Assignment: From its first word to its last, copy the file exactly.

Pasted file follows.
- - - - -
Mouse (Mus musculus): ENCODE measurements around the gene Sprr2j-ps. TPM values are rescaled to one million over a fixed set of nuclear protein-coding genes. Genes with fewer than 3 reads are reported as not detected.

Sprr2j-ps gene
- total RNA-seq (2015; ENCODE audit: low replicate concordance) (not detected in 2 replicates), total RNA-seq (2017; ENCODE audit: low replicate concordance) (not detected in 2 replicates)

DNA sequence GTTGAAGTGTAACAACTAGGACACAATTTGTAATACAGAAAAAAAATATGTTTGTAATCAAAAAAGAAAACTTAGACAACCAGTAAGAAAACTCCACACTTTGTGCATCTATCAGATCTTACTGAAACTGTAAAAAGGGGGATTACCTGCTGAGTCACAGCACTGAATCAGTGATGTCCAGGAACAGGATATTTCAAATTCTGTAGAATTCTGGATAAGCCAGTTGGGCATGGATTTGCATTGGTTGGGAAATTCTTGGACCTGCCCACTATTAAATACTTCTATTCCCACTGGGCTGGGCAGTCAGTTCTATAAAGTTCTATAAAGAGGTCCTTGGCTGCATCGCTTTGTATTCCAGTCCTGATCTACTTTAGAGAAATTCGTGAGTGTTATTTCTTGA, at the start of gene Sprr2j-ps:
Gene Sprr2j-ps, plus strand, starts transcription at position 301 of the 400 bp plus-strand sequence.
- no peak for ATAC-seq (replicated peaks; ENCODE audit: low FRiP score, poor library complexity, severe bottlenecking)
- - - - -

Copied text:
Mouse (Mus musculus): ENCODE measurements around the gene Sprr2j-ps. TPM values are rescaled to one million over a fixed set of nuclear protein-coding genes. Genes with fewer than 3 reads are reported as not detected.

Sprr2j-ps gene
- total RNA-seq (2015; ENCODE audit: low replicate concordance) (not detected in 2 replicates), total RNA-seq (2017; ENCODE audit: low replicate concordance) (not detected in 2 replicates)

DNA sequence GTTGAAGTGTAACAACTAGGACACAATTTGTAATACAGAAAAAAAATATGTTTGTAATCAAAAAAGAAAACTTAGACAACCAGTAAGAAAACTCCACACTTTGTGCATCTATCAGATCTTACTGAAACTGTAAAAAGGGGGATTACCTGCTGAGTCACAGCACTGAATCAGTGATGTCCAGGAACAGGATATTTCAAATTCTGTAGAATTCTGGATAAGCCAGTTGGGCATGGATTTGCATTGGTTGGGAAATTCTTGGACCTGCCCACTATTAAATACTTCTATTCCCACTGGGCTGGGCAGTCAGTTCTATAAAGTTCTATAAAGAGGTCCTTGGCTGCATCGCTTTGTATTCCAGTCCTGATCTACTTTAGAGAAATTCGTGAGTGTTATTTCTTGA, at the start of gene Sprr2j-ps:
Gene Sprr2j-ps, plus strand, starts transcription at position 301 of the 400 bp plus-strand sequence.
- no peak for ATAC-seq (replicated peaks; ENCODE audit: low FRiP score, poor library complexity, severe bottlenecking)